"Russia's Diamond Treasure is composed of the best portion of the State-Jewels and Regalia, formerly the property of the tsars."--Pt. 1, p. 12
"Official examination [of the Treasure] took place in March-April  ... Description of the whole collection is the personal contribution of the mineralogist A.E. Fersman assisted by S.N. Troinitzky...and A.N. Benois... "--Pt. 1, p.12-13.
"Experts especially appointed ... expert-jewellers: A. Fabergé, A. Kolter, B. Masseiv, A. Bock, A. Frantz, and the skilful [sic] photographer I. N. Alexandrov." -- Pt. 1, p.13.
"'The Diamond Treasure' in four parts contains 25 phototyped plates to each."--Pt. 1, p. 13.
"Russia's 'Treasure' is composed of 406 separate pieces of jewellery in all: 271 different articles...: crowns; globe, sceptre and chains; stars, crosses and emblems; diadems; necklaces; 'rivières' (diamonds); brooches and clasps, etc.; lockets; head-gears; pins; earrings and buckles; buttons and rings; court-ornaments; gold snuff-boxes and other small boxes; solitaires (loose stones); sundry gold trinkets."--Pt. 1, p. 14-15.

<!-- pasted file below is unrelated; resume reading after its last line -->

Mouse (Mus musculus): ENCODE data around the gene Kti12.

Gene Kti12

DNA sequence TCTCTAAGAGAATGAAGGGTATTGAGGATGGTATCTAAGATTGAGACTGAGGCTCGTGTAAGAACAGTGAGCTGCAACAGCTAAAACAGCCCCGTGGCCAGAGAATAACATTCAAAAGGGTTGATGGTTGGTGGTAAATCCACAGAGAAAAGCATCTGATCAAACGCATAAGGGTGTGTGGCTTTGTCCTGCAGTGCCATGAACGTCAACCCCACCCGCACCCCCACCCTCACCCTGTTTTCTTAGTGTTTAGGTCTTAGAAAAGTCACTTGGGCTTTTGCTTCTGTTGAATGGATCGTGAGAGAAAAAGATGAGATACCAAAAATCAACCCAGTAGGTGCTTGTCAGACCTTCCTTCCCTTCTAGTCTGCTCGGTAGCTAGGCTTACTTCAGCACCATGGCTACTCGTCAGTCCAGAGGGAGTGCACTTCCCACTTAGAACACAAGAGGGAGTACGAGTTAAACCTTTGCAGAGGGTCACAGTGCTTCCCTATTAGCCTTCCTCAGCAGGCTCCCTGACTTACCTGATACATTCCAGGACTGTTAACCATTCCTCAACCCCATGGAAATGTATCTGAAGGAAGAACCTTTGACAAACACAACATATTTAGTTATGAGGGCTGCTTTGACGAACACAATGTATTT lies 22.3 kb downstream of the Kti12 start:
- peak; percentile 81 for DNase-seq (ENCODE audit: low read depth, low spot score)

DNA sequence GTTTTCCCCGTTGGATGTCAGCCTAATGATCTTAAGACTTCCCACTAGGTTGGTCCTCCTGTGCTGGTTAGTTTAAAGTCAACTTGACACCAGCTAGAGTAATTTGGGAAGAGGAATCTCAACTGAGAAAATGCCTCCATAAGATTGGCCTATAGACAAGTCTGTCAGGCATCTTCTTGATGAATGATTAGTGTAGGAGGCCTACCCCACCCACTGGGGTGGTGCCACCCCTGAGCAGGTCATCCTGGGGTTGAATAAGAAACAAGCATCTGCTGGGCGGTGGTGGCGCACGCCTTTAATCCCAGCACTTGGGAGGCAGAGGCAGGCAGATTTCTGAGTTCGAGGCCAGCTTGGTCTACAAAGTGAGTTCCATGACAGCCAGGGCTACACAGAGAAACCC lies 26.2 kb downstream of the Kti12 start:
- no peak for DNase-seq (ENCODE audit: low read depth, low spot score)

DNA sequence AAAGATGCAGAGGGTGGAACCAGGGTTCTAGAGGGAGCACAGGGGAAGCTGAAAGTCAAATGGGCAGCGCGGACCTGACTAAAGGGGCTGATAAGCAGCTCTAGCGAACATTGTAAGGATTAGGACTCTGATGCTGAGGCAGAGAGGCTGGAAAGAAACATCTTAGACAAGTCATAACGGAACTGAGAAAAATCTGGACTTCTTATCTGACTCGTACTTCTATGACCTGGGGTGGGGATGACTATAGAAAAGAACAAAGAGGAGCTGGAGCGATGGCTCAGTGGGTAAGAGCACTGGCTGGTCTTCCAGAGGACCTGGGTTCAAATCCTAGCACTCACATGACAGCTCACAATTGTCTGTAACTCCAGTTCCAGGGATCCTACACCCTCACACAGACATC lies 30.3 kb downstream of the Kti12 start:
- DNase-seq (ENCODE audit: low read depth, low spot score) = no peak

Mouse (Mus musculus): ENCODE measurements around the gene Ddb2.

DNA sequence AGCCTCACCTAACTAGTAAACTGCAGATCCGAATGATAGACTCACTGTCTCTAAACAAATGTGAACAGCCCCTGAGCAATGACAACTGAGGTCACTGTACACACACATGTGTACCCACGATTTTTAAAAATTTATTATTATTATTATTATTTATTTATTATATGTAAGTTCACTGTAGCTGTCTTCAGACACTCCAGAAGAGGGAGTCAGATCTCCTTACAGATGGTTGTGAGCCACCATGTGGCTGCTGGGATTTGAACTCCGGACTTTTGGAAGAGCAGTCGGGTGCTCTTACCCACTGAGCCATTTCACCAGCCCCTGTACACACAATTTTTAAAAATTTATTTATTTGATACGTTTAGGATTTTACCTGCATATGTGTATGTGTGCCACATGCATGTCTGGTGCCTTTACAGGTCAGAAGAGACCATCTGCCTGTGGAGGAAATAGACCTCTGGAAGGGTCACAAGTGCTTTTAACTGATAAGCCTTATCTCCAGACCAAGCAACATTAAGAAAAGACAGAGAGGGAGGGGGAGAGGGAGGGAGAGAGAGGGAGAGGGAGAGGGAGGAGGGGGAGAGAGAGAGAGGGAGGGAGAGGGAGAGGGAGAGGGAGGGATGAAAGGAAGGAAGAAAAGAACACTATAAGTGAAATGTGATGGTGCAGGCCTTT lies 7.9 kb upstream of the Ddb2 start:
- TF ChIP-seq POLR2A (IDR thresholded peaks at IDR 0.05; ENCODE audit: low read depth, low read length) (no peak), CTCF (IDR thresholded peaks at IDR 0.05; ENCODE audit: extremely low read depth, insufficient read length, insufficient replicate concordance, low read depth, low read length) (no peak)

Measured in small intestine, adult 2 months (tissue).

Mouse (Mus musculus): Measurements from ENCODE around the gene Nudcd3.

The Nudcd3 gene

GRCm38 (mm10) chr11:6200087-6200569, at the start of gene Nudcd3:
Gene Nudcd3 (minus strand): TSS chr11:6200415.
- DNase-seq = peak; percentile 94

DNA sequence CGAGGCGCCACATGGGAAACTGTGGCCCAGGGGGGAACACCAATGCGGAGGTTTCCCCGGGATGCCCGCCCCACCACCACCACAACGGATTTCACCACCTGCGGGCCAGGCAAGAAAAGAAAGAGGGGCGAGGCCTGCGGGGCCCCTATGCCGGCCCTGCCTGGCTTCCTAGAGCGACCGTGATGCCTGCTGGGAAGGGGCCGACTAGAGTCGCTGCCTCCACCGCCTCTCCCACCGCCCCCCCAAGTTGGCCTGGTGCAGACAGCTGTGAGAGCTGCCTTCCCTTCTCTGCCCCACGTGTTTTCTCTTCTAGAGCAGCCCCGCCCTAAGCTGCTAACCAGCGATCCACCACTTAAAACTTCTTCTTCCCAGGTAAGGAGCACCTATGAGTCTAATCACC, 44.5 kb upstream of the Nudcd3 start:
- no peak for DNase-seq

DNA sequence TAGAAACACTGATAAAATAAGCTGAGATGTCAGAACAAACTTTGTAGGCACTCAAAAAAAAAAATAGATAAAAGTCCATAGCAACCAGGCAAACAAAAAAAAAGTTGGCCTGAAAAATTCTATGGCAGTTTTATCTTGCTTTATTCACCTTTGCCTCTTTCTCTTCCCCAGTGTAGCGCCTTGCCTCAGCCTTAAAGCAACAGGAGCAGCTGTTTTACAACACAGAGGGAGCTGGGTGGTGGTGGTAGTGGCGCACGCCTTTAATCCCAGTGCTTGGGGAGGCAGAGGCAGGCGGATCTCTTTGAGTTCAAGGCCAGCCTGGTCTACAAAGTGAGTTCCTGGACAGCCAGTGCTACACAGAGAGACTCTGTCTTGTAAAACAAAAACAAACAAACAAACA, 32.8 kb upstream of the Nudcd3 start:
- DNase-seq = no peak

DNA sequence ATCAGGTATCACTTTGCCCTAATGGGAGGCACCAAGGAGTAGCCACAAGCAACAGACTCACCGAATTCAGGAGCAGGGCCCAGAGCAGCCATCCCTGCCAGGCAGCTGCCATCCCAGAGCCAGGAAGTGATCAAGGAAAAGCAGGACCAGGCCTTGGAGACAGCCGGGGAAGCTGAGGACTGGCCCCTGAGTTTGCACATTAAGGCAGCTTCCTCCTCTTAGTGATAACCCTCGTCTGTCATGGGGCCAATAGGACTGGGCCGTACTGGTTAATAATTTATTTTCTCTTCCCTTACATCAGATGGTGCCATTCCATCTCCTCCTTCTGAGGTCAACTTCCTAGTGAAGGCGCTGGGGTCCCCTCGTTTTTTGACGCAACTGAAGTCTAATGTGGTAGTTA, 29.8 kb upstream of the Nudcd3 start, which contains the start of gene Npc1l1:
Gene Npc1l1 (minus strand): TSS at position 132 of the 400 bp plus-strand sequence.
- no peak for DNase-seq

Jewelers mentioned in Part 2: Rockentin (German); Jérémie Posier; Aurolé (Frenchman, mounter of stones).
Jewelers mentioned in Part 3: Fredericks (British merchants); Eckard; Duval et Fils; Terenin; Sachs; Hahn, Pfisterer, Chr. Boist. (?); Bolin, Koechli.
For more history on this work, see Lord Twining's A history of the crown jewels of Europe, p. 530-558.